Well, they also address assisting people who are in poverty. “I don’t want my tax dollars going to help [lazy ethnic group]”, often the same [lazy ethnic group] accused of taking all our jobs because they’ll work under the table for below-minimum wage 18 hours a day.
I myself am not thrilled that my tax dollars go to fund poorer districts whose elected representatives scream about taxation and public spending; unfortunately, the alternative is to cut social services just to spite said elected representatives.
Mythago at 8:57 pm: Well, historically speaking, that isn’t entirely true (as I suspect you know)–Thoreau refused to pay has poll tax as a protest against the Mexican-American War/expansion of slavery, and I seem to remember some Vietnam era complaints as well, though I couldn’t find any specific instances and might well be confused about that. In fact, the current “I don’t want my tax dollars to pay for . . .” that you outline actually here troubles me more because of the historical context of such protests. It makes today’s attitude seem even more mean-spirited, somehow.
Yup. Pretty much this. For all the leftward pontificating about how dreadful Romney is as a potential President of the United States, all of it got washed out to sea in the first debate. Very few true blue Obama supporters were convinced. But Obama’s next four years do not ride on the opinions of his true blue fans. They ride on the coveted fence-sitters. Right now Romney’s got a significant advantage with that group, and it’s getting so close to the election I am not sure what Obama can do or say to pry them back to his side. Yes, for Obama fans, there is always the shining prromise of Ohio. But if Romney’s advantage with fence-sitters remains significant or — horrors — grows, Romney might not need Ohio? The road to the Oval Office need not go through the Buckeye State.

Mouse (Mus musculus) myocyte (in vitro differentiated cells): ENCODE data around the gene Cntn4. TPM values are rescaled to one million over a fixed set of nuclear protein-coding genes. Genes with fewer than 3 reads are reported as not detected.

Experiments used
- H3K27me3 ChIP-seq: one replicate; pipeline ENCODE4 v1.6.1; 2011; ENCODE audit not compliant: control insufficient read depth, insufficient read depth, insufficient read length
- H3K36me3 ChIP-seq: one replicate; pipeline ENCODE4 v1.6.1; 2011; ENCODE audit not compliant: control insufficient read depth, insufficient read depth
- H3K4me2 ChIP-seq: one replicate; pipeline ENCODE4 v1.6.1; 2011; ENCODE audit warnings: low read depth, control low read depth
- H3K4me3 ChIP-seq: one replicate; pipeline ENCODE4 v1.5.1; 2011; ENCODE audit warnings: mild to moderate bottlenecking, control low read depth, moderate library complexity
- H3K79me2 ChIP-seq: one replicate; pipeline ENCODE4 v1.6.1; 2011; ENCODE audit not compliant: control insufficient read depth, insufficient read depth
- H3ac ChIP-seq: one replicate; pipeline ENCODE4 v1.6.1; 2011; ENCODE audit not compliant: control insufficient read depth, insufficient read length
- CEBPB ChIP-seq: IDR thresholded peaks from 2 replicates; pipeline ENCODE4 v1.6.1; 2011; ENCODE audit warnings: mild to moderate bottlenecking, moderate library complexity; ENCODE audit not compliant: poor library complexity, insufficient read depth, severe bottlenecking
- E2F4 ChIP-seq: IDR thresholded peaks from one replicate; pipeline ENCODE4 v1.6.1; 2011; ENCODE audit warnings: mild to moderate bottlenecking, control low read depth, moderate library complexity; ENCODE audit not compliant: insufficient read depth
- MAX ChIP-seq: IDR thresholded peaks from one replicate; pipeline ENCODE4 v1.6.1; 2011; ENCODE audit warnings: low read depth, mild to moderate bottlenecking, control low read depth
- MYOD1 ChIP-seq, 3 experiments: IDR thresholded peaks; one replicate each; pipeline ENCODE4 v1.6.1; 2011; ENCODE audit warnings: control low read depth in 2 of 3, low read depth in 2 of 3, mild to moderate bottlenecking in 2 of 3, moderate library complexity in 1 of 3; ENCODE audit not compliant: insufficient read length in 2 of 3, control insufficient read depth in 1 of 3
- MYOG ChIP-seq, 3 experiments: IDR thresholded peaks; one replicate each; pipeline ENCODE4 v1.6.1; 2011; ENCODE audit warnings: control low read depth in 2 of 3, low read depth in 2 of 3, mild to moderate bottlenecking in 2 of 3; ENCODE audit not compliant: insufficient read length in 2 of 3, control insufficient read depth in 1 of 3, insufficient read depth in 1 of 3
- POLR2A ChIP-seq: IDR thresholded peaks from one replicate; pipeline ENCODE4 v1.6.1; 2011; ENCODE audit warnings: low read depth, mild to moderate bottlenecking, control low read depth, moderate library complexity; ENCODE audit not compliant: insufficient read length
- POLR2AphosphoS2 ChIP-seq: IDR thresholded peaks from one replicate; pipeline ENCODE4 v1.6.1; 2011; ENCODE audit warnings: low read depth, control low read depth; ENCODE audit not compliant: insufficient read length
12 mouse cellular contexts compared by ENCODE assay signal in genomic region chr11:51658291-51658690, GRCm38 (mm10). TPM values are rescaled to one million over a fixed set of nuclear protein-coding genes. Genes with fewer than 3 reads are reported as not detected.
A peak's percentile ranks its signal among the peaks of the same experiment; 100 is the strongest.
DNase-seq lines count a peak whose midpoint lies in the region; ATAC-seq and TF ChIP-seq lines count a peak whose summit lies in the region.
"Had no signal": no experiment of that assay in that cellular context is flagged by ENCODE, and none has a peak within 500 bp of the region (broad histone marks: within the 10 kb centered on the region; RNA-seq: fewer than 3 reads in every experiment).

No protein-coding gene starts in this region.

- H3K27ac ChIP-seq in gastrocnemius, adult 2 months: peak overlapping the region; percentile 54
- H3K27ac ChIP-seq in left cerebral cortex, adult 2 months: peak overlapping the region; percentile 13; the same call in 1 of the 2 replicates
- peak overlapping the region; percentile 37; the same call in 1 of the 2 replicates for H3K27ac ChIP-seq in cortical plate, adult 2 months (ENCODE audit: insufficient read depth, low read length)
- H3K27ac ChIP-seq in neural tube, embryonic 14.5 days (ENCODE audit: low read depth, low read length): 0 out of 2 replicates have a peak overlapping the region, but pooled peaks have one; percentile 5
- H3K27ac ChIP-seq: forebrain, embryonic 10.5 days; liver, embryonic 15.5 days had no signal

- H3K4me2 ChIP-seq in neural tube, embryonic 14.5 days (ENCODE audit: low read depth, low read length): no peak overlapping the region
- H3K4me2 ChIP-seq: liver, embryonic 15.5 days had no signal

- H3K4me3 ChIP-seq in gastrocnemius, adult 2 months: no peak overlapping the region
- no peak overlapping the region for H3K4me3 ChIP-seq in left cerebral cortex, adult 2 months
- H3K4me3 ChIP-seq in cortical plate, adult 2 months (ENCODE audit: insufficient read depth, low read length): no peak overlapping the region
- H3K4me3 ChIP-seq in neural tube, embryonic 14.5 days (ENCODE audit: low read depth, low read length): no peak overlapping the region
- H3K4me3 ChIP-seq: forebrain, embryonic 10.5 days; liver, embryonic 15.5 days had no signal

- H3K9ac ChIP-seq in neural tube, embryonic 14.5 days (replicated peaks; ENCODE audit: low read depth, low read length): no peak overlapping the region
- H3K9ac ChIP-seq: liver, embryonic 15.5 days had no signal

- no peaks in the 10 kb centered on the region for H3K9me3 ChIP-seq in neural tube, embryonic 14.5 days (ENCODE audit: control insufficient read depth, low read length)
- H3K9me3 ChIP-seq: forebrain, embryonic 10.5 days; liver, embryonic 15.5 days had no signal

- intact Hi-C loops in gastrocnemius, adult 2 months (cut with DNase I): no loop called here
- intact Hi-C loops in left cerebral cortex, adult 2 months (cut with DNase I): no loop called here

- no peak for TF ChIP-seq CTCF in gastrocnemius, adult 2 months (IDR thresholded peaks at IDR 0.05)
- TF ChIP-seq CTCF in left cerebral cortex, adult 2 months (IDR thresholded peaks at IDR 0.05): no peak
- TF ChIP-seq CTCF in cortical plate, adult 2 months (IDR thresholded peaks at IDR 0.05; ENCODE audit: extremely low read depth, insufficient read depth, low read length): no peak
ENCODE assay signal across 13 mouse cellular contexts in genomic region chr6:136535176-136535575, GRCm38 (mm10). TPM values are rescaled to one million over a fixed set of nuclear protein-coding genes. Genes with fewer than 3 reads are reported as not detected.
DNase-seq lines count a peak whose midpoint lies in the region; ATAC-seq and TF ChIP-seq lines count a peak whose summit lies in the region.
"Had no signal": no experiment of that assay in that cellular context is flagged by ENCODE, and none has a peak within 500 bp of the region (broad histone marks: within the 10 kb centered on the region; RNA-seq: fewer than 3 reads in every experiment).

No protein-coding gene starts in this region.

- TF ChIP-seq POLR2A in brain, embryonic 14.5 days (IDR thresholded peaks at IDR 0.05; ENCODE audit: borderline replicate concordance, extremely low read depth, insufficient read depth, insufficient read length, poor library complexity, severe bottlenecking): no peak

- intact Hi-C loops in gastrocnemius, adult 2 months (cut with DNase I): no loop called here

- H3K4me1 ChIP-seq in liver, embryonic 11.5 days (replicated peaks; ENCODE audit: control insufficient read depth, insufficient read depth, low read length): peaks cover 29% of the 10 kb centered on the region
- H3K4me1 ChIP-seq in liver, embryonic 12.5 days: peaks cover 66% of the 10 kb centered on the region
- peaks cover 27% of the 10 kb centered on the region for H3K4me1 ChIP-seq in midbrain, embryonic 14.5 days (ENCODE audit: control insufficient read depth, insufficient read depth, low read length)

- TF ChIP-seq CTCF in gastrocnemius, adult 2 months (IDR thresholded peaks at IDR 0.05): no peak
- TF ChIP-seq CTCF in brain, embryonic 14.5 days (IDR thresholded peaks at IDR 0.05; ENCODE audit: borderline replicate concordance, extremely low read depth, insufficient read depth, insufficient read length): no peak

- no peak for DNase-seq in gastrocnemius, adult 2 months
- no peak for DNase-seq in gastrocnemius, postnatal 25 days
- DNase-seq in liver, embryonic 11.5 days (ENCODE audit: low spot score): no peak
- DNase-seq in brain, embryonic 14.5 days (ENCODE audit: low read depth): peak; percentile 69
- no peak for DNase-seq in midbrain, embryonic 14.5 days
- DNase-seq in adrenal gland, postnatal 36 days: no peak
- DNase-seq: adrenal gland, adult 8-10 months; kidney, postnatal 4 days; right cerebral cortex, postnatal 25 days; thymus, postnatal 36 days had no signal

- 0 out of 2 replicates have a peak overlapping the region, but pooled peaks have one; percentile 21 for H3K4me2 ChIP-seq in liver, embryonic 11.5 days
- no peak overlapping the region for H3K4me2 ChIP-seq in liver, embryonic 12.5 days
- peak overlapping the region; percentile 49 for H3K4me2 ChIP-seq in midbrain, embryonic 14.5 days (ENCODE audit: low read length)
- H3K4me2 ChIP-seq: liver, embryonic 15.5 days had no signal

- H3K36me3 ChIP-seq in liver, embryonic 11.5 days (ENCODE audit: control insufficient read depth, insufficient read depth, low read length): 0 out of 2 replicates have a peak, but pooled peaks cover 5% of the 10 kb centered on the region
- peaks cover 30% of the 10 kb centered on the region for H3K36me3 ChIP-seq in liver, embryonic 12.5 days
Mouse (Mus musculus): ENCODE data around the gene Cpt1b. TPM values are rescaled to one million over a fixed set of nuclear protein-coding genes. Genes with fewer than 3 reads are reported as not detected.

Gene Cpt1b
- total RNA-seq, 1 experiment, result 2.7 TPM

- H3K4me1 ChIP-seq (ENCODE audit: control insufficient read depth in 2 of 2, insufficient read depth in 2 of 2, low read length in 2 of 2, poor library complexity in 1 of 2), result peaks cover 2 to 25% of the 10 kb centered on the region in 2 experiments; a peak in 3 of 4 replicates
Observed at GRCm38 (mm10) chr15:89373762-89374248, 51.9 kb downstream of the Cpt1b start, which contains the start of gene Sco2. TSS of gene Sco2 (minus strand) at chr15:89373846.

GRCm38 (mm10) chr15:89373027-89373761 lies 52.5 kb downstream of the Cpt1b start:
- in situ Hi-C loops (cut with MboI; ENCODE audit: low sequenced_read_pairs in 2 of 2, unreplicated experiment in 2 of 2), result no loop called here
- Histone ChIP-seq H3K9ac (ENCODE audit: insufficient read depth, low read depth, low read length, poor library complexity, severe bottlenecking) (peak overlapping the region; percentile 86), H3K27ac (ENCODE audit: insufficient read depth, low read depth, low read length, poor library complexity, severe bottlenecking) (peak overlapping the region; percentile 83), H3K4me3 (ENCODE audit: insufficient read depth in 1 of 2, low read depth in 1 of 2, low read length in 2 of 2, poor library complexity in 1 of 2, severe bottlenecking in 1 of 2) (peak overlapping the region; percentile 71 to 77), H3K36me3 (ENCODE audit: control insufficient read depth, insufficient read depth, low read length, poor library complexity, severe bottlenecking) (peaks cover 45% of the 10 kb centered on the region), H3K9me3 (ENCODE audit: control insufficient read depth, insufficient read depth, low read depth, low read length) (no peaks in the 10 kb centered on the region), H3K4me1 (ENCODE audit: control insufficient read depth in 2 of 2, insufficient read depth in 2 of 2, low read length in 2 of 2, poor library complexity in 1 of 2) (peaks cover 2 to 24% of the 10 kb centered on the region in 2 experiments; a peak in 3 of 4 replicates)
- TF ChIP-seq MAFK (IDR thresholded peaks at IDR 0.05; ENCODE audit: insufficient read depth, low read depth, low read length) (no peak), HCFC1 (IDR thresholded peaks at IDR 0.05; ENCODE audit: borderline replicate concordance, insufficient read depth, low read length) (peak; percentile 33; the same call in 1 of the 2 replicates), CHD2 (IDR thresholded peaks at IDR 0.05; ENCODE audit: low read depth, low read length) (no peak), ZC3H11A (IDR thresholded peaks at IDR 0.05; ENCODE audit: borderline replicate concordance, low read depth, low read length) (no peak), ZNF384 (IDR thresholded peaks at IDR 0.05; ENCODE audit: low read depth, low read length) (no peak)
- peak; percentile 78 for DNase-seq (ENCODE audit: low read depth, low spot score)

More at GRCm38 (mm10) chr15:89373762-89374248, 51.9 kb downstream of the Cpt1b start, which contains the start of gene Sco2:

Of course, Romney could just take Ohio, too.
Lots of people hate being broke and out of work more than they hate rich Republicans.
“For all the leftward pontificating about how dreadful Romney is as a potential President of the United States, all of it got washed out to sea in the first debate.”
I think part of the problem with the hyperfocus that the US has put on the debates is that somehow the rhetoric used there becomes a placeholder for completely different rhetoric and positions held throughout the rest of the campaign.
Obama spent the runup describing Romney as the unreasonable politician and Romney countered that by simply agreeing with Obama on just about everything, regardless of whether or not he’d previously supported it. And in the instances where agreement was cover for disagreement, Romney used the idea that his plan was MORE the people’s ideal Obama than Obama actually was.
I agree that for low intensity, undecided voters that performance certainly didn’t jive at all with what they’d heard about Romney. That doesn’t mean the veracity of the points got washed out to sea, just their impact. Which, again, is a pretty good evidence that if Obama’s playing twelve dimensional chess the worst thing he could have done would have been to throw the first debate in that manner.
@Mary Frances: True enough, and I think you are correct about the Vietnam war.
@Brad: I’m not sure what you mean by concerns about Romney being ‘washed out to sea’, exactly, unless you mean that Romney showed himself to be capable of debate; but then, you’ve cheerfully admitted you have the same true-believer attitude as to Romney that you here ascribe to Obama supporters.